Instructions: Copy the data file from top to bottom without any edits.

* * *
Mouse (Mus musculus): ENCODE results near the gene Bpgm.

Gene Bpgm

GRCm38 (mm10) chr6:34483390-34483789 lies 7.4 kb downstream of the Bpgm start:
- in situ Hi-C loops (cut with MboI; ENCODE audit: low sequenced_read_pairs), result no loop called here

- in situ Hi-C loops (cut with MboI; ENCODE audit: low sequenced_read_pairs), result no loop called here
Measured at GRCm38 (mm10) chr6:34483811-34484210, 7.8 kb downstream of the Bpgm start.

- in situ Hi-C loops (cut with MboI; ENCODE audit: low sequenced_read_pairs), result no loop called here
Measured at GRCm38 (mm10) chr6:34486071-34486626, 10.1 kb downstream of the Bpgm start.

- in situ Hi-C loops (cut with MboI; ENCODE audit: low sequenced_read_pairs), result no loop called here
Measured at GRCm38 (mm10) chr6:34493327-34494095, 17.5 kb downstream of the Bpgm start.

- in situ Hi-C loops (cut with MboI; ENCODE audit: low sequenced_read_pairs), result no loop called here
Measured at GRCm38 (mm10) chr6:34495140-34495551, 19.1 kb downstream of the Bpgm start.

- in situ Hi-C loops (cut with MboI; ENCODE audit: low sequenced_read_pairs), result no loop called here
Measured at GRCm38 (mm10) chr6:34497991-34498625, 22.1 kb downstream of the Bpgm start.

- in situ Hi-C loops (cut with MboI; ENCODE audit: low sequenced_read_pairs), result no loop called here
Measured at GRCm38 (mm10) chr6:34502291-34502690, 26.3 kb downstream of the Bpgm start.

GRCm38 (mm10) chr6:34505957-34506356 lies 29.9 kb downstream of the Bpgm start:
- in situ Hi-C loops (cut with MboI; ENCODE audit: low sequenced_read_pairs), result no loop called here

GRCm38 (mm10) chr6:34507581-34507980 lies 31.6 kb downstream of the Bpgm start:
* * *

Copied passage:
Mouse (Mus musculus): ENCODE results near the gene Bpgm.

Gene Bpgm

GRCm38 (mm10) chr6:34483390-34483789 lies 7.4 kb downstream of the Bpgm start:
- in situ Hi-C loops (cut with MboI; ENCODE audit: low sequenced_read_pairs), result no loop called here

- in situ Hi-C loops (cut with MboI; ENCODE audit: low sequenced_read_pairs), result no loop called here
Measured at GRCm38 (mm10) chr6:34483811-34484210, 7.8 kb downstream of the Bpgm start.

- in situ Hi-C loops (cut with MboI; ENCODE audit: low sequenced_read_pairs), result no loop called here
Measured at GRCm38 (mm10) chr6:34486071-34486626, 10.1 kb downstream of the Bpgm start.

- in situ Hi-C loops (cut with MboI; ENCODE audit: low sequenced_read_pairs), result no loop called here
Measured at GRCm38 (mm10) chr6:34493327-34494095, 17.5 kb downstream of the Bpgm start.

- in situ Hi-C loops (cut with MboI; ENCODE audit: low sequenced_read_pairs), result no loop called here
Measured at GRCm38 (mm10) chr6:34495140-34495551, 19.1 kb downstream of the Bpgm start.

- in situ Hi-C loops (cut with MboI; ENCODE audit: low sequenced_read_pairs), result no loop called here
Measured at GRCm38 (mm10) chr6:34497991-34498625, 22.1 kb downstream of the Bpgm start.

- in situ Hi-C loops (cut with MboI; ENCODE audit: low sequenced_read_pairs), result no loop called here
Measured at GRCm38 (mm10) chr6:34502291-34502690, 26.3 kb downstream of the Bpgm start.

GRCm38 (mm10) chr6:34505957-34506356 lies 29.9 kb downstream of the Bpgm start:
- in situ Hi-C loops (cut with MboI; ENCODE audit: low sequenced_read_pairs), result no loop called here

GRCm38 (mm10) chr6:34507581-34507980 lies 31.6 kb downstream of the Bpgm start: